“The whole point of calling a run is to run it; if we want to throw it, we’d call a pass,” he said. “So I’m at the line of scrimmage, and I see Jay kind of on the sidelines, and I see what I think to be in the noise — I can’t really hear him — but I see him say ‘Throw it.’ And I’m assuming what he meant is the play’s dead, the run’s not gonna work, it’s not gonna get us [anything], if anything we’re gonna lose yards. Right now on the 34-yard line, yards are precious.

“So I’m thinking ‘Well, Crowder and [Josh] Doctson are over there, if I literally just throw it over their heads, they’re in the area, they’re eligible receivers,” Cousins went on. “Not to mention if I’m not under pressure it’s not intentional grounding, because I’m not really at risk of a sack. So I can just throw it in their general direction, and because I’m not under pressure and because they’re in the area, it won’t matter. And you saw what happened. I threw the ball and it looks like I’m throwing to nobody, but in my opinion — or before I threw the ball, my opinion was he’ll be in the general area.

“How do you define the difference between an inaccurate pass and intentional grounding, especially when there’s nobody pressuring you in the sense that you’re actually at risk of a sack?” Cousins asked. “So I don’t quite understand the rule, because if I threw the ball down the field and there was a receiver 15 yards away but I threw it so inaccurately that it was 15 yards away from him, that’s never called intentional grounding. So where is the difference between an inaccurate throw and intentional grounding? That was my struggle.”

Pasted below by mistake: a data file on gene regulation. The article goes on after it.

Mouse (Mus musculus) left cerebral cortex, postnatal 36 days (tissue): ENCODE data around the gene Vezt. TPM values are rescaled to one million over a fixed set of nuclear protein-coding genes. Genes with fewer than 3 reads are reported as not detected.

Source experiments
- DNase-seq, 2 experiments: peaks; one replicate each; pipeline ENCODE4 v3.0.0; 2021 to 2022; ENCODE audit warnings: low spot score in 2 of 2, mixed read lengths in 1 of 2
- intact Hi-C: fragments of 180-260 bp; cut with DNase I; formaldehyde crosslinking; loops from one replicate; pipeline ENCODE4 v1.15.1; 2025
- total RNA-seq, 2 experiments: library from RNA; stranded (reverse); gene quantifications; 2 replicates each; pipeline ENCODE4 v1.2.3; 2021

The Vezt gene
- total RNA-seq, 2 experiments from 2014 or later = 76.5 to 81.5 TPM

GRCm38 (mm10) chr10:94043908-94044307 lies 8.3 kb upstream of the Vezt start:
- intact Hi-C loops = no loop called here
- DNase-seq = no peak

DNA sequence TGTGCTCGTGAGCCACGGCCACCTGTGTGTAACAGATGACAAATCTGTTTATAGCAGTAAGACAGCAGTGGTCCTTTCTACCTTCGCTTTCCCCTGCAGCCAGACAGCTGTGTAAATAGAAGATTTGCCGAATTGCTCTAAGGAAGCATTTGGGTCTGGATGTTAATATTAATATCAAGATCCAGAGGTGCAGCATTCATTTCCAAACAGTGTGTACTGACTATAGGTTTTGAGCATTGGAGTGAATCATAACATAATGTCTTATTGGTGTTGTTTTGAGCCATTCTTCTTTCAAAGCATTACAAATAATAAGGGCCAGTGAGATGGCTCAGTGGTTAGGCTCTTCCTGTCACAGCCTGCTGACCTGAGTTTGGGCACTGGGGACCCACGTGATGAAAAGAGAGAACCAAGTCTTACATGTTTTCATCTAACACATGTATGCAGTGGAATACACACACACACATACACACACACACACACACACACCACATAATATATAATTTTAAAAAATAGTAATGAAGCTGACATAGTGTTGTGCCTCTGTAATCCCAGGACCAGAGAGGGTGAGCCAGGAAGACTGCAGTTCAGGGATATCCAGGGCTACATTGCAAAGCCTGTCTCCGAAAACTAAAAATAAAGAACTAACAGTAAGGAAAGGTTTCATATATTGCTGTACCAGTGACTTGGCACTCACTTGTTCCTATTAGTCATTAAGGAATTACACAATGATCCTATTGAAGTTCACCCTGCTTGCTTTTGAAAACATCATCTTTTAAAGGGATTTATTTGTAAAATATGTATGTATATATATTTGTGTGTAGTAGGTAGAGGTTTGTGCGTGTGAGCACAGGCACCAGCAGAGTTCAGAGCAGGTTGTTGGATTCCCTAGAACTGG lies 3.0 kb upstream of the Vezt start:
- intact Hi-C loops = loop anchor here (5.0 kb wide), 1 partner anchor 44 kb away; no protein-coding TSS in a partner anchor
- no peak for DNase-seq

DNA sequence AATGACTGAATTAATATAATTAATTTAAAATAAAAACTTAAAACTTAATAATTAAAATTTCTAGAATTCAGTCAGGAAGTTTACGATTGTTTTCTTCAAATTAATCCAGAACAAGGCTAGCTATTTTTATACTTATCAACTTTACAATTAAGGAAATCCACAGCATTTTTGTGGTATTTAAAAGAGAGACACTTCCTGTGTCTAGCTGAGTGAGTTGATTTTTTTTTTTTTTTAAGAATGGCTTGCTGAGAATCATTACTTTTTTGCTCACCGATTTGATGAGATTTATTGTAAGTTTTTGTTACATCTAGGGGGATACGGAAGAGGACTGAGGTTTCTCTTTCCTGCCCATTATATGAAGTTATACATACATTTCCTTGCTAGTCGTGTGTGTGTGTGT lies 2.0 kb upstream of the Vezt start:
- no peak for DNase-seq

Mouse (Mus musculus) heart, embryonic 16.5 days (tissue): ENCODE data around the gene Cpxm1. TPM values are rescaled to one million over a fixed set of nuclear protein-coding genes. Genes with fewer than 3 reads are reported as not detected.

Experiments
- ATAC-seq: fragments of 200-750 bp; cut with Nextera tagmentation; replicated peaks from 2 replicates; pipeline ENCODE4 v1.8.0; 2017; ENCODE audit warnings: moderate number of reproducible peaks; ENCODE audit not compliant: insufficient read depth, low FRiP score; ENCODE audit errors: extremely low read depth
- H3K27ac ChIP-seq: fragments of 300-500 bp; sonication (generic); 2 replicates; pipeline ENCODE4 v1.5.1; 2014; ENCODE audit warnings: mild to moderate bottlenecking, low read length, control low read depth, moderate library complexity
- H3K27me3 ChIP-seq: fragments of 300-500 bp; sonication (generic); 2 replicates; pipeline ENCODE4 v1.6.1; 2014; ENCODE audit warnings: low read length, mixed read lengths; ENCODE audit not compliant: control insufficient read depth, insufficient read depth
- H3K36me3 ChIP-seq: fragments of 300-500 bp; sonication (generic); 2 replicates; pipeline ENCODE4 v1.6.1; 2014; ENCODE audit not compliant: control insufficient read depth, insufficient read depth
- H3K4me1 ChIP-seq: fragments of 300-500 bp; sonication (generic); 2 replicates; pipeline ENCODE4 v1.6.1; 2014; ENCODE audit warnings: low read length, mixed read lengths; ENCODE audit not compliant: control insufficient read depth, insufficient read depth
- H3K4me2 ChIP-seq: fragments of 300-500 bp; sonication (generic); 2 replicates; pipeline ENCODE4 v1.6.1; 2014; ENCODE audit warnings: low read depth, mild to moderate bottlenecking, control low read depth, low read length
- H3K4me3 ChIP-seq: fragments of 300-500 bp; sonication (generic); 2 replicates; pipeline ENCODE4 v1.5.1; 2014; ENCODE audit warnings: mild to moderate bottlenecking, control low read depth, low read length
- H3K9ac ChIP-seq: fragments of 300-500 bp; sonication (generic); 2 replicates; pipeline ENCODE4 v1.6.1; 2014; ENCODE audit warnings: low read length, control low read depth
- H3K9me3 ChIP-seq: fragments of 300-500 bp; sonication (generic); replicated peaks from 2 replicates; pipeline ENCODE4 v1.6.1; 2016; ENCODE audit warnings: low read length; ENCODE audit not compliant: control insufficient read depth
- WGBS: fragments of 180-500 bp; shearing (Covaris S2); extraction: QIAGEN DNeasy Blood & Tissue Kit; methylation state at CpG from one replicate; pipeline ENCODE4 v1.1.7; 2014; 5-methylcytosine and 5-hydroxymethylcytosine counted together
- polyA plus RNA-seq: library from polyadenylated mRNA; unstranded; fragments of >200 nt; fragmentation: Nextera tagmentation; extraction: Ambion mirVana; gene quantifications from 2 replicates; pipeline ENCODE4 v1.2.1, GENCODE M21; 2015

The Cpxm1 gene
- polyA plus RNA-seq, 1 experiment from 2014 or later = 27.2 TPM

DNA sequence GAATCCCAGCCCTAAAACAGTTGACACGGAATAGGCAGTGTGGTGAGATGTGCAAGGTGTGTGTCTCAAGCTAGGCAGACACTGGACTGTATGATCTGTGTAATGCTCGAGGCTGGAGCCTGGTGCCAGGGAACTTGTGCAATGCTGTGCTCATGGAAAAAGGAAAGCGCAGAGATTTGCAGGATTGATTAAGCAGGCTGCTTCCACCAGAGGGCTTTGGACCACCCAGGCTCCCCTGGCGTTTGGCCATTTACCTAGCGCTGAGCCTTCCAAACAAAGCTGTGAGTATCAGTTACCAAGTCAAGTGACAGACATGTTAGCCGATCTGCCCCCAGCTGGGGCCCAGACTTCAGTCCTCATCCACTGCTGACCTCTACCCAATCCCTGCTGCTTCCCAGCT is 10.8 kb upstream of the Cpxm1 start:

Of course, the penalty was then compounded when no one seemed to realize that the clock was running after the subsequent 10-second run-off, which Cousins confirmed.

“I didn’t realize the clock was running,” he told Paulsen and Rouhier. “I didn’t know that. I was just trying to make sure our protection was good, because they brought a pressure and wanted to make sure we were picked up. And I felt like if we could get five, 10 yards here, who knows, maybe we’re back in field-goal range and we still have a chance. This is a really important play, so I was trying to make sure our protection was good so that if I had to go downfield, I could.”

Instead, Cousins was sacked, on the final play of regulation.

The quarterback also took issue with the hit that left him briefly stunned earlier in the second half, immediately before Washington’s successful fake punt. Cousins didn’t slide on the play, and was tackled short of a first down. Earlier in the game, he slid for a first down and then received a 15-yard penalty for taking a late hit.

“When you slide, you do kind of open yourself up if that DB wants to be stupid and use his helmet as a weapon, you pretty much make yourself available for him to do that,” Cousins told Paulsen and Rouhier. “Whereas if you try to juke him or just dive around him, yeah, you may get hit in the side but at least you’re not getting hit in the head. And I’d rather take a hit to the side than a hit to the head. … I thought that [later play] also could be flagged. I felt like the DB basically again used his helmet as a weapon to try to hit my head. I don’t understand why it’s not flagged. I don’t think we should have needed a fake punt. It probably should have been another penalty, because he’s doing helmet to helmet again. But I guess because I’m not sliding maybe the rule is different.”


(Fox)